Any knock at my door sends my dog tearing through the house, barking like crazy. Unfortunately, any knock-like sound does the same (I’m clumsy, so you can imagine the issue…). And so, over time, her useful warnings withered first into an annoyance, and then, just shrank away into the background noise.
And yet, to her, each knock is important. (“The mail is here! DEFCON4!”) But she lacks sensitivity to context, which makes her alerts almost useless. By bark alone, how can I tell if it’s UPS (worthy of alert) or simply someone dropping the recycling (not so much)? If barks happen all the time, for any reason, it’s like they don’t happen at all.
This is a lesson I had to learn in software management as well. When you lead a team, and everyone is deeply committed to the product, any small setback can feel like a three-alarm fire. But it’s not. That bug might seem crippling to you, but to your users it might just be annoying (or better yet, they might not even notice). So fix it and get on with life. But… some setbacks are major: the critical daily data dump broke? Here, sound the alarm.
And so, I had to learn “bug triage” to know when an issue really requires barking full blast, because if you don’t do this, eventually your team will move you to background noise.
Essentially bugs come in two flavors: ones that will cost your company money (potentially lots of it), and ones that won’t. Knowing which is which is bug triage. This is an over simplification of course (for instance, some bugs may drain morale, which isn’t quantified in dollars, but can certainly cost your company), but the gist is that some bugs are alarm-worthy, and the rest should just become tasks for your next dev cycle. There is no perfect prescription to predict what might happen to your product, but in general, I use the following bug triage steps. And remember, you have limited barks that will inspire urgency, so error on the side of discretion.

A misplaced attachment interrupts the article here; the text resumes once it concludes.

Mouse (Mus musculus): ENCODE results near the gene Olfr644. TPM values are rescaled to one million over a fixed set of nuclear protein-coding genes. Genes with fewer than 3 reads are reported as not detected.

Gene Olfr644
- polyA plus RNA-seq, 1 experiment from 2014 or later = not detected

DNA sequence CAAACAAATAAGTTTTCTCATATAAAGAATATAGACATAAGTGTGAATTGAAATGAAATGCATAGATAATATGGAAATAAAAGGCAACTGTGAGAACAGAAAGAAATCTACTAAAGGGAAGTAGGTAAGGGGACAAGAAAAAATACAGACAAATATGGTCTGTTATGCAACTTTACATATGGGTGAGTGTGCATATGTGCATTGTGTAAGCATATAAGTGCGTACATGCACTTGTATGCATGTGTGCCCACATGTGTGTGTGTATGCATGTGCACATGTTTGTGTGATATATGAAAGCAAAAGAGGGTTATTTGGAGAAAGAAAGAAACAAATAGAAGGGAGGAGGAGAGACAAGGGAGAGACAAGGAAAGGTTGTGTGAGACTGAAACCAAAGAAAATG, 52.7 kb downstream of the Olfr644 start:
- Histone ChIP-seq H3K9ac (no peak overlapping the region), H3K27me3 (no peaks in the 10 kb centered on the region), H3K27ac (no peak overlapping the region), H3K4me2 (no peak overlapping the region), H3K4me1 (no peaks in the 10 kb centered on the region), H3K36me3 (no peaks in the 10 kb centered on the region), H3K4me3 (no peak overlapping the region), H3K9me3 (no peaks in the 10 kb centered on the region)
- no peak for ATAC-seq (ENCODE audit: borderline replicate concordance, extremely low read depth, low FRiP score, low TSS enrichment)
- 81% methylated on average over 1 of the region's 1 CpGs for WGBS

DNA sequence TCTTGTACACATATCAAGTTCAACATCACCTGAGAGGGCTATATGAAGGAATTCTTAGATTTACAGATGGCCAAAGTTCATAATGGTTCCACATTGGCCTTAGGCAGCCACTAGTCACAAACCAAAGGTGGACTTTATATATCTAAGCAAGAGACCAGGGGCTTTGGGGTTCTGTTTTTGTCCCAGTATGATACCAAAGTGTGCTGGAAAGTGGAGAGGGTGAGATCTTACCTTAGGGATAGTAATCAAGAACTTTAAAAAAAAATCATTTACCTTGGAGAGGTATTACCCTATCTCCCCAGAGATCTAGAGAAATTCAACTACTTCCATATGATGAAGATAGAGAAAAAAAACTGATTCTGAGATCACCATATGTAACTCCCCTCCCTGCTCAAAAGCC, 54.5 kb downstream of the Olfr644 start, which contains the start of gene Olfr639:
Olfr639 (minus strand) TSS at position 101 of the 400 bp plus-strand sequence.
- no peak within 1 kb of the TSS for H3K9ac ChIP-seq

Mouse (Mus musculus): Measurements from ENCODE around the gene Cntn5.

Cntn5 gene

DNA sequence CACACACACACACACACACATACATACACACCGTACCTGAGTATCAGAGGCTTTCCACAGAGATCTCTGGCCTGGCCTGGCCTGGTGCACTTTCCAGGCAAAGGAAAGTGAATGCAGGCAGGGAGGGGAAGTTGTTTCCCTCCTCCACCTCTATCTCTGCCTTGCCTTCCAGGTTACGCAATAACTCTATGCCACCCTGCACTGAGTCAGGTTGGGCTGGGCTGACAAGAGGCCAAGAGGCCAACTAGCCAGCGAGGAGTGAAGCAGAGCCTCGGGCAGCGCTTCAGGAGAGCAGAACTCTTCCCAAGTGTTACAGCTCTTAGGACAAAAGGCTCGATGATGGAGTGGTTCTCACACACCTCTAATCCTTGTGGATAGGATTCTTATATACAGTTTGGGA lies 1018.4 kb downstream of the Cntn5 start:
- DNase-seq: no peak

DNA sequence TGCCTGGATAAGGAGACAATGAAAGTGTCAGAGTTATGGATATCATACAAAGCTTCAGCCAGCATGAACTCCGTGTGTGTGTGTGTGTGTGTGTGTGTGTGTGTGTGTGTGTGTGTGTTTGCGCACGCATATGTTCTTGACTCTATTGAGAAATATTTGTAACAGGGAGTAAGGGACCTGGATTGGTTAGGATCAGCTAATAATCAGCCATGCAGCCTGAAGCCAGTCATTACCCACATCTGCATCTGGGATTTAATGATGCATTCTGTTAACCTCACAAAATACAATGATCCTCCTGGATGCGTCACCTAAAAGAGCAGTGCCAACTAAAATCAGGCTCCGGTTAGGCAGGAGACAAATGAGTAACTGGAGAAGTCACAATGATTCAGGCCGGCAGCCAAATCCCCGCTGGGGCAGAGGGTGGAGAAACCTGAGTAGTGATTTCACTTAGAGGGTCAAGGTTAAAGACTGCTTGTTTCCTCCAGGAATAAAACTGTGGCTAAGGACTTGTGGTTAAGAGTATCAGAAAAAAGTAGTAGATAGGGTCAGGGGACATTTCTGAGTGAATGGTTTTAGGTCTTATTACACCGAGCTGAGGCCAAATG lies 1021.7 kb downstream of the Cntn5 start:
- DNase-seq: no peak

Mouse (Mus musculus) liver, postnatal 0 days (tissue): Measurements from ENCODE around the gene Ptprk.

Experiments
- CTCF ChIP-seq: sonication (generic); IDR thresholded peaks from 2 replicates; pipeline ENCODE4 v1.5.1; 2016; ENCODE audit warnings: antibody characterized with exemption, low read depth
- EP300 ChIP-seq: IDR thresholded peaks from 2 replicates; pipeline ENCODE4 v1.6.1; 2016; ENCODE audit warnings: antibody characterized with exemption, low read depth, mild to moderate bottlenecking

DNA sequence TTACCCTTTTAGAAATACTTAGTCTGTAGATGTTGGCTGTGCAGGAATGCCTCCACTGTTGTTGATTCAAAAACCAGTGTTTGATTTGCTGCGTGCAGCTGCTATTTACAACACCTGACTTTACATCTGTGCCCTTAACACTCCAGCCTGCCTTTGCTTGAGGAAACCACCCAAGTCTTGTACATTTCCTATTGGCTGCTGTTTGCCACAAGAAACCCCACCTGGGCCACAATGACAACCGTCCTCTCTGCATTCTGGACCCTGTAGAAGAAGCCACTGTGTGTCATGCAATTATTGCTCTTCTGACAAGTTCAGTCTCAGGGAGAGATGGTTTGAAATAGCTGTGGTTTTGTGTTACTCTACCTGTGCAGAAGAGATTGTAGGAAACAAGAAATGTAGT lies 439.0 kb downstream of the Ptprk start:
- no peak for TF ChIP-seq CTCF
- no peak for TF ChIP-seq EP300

More concretely, here are my “bug triage” steps:
Step 1: Inject some “cool” into your thinking. Your first instinct will be to pull your hair and make loud noises or immediately fix the situation. Instead take a deep breath, sip your coffee, and remember that everyone makes mistakes. The key here is to try and detach a bit emotionally.
Step 2: Consider the worst-case outcomes. Think through how this issue affects the business (not just the technology). Will you lose a major account (bad) or can you simply email your customers with an explanation to smooth things over (less bad). If your worst case is really bad, this is a critical bug. The outcome of this step is to quantify what could happen if the wheels really fall off the bus.
Step 3: Consider the frequency of occurrence. Maybe the issue happened, but only under a strange confluence of circumstances, and you don’t expect it to actually affect anyone (less bad). On the other hand, maybe the common case is actually the worst case, and all of your major customers are going to be very angry (worst case). Here, your goal is to understand how pervasive the issue might be, and if that aligns with the worst-case outcomes, it means many of your customers will be feeling the pain. That’s bad.
Step 4: Choose to bark (or not). If the previous steps lead you to believe the issue is both pervasive and very bad, bark like crazy! Raise the alarms, fire off the texts and emails, and get cracking to fix the issue. In any other scenario, think deeply about whether it’s worth risking the credibility of your alerts. This is a crucial trade-off between your team’s long-term effectiveness and short-term fixes. And your company probably aims to be around longer than your bug.
I have been the barker and the barkee, and I can tell you that in both cases, more bark does not equal more hustle. So, make sure your barks count, you only have so many that will cause a response. And pet your dog, it’s not her fault (she can’t read this blog).